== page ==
According to the Bill itself, this subsidy had two aims, on the one hand to increase birth rates by providing younger couples with a home to create a family, and on the other hand to incentivize economic growth. Since its implementation in 2017, the housing loans subsidy has been managed by the Agency for Transactions and Mediation in Immovable Properties (APN). The eligibility criteria requires the applicant to be younger than 45 years old and have successfully applied for a loan with a registered bank to buy or build a property. In the call, the maximum subsidy was capped at 100.000 EUR and the maximum property price eligible was 1,500 EUR/m2. The subsidised percentage is also capped between 30 and 50% of the property value with less developed areas being eligible for higher subsidy proportions than more developed ones. Properties above this EUR/m2 threshold are still eligible but the subsidy is only applied to the proportion of the property value below this amount. The loan must last at least 15 years and the effective interest rate (EIR) for the first five years of its repayment may not exceed 3.75% per annum.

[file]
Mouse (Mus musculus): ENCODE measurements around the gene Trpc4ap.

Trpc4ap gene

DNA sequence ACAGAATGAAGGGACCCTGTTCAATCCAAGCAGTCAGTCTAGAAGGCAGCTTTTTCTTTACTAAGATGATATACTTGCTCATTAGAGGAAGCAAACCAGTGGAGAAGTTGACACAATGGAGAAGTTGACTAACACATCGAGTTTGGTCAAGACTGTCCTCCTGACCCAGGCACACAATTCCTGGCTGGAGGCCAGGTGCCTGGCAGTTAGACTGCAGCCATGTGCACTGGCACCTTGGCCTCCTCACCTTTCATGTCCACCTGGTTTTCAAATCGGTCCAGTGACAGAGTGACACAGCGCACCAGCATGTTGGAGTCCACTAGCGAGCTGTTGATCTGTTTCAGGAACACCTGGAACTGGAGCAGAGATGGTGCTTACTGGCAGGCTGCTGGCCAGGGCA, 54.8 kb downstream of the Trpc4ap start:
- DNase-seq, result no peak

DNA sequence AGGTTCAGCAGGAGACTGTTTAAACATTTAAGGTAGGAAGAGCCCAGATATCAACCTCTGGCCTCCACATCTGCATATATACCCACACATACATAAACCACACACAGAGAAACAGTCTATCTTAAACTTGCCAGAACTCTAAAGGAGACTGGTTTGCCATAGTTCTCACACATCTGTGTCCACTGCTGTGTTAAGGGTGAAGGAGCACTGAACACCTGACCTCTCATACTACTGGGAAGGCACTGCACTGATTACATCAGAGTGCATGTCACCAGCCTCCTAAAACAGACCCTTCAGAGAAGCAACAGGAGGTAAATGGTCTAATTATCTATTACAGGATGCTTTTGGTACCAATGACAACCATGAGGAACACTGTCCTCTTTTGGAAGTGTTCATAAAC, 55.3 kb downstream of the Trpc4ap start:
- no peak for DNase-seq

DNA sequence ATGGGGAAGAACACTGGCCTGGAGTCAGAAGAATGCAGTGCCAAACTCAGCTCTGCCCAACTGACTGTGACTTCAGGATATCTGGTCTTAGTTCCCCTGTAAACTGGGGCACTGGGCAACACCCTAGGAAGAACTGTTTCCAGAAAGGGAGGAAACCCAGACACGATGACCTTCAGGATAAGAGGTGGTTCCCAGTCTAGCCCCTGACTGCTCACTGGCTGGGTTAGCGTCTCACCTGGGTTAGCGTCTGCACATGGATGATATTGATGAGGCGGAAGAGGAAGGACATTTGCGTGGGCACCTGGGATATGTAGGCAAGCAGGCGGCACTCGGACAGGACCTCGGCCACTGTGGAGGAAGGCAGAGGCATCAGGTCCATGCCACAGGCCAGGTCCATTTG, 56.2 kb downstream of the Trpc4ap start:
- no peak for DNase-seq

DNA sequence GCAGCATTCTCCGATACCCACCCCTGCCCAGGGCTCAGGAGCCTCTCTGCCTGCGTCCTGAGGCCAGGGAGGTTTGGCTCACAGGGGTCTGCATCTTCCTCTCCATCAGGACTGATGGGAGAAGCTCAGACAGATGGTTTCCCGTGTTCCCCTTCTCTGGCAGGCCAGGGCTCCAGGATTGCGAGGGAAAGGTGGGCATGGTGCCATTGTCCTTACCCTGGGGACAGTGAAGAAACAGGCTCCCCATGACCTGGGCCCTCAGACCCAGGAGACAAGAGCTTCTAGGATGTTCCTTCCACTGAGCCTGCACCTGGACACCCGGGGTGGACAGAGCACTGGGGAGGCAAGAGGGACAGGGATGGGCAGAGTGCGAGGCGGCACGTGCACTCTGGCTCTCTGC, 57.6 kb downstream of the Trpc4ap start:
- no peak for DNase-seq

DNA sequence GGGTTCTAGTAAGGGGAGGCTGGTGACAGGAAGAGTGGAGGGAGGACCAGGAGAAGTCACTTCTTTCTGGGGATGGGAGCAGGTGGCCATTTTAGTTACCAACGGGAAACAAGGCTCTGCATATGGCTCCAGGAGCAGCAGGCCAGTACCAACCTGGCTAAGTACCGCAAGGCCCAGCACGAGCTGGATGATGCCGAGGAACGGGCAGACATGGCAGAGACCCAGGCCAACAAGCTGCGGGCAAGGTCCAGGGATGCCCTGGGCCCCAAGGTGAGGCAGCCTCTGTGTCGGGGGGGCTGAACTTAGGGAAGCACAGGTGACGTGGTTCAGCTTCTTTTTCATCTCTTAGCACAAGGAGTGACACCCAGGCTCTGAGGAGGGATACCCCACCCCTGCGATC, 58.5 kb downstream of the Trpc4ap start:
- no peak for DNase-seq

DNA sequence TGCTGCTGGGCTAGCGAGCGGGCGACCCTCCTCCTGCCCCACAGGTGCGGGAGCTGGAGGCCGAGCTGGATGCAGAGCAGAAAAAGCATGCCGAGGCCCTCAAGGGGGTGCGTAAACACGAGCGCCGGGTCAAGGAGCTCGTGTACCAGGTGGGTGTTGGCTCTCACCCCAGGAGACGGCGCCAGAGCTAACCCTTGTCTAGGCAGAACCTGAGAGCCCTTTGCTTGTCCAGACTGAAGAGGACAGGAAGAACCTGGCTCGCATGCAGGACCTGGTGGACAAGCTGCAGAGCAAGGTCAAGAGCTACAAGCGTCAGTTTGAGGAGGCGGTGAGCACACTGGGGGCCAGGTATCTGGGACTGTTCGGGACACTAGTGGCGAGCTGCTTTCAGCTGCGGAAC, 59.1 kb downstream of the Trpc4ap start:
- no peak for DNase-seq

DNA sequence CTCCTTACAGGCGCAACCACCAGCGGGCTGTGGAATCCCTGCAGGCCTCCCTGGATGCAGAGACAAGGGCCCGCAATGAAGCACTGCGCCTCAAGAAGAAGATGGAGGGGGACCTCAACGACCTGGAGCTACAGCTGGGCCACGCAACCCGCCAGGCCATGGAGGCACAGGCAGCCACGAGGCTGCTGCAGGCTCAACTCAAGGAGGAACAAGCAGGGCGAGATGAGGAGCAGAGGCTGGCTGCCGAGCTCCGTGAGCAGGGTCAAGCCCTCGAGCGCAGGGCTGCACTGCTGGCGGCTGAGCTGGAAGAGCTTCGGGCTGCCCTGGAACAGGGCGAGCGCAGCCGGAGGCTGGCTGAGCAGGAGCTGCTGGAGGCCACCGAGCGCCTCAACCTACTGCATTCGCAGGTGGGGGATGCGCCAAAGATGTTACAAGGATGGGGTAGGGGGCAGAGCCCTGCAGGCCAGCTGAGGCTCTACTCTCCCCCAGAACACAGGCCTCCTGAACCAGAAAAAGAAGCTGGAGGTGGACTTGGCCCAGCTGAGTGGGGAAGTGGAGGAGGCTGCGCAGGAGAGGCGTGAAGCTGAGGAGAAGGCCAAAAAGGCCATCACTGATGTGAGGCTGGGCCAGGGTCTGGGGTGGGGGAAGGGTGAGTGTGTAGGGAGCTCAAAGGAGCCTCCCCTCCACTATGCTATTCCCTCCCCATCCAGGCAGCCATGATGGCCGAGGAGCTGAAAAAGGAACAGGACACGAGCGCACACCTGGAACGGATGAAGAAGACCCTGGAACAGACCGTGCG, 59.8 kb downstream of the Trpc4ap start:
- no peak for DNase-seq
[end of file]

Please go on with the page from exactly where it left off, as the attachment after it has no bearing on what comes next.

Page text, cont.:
The subsidy is paid in such a way that it covers half of the monthly instalments or annuities of the first four years of loan repayment. Given that this subsidy was designed with the objective of promoting demographic growth, households who have children during the first five years of repayment receive an extension of two more years per child to their subsidy. Similarly, if a member of the household has a 50% or more disability the loan repayment period increases by one more year. The apartment shall not be rented within two years on completion of the repayment of the subsidy and the recipient must be officially registered there.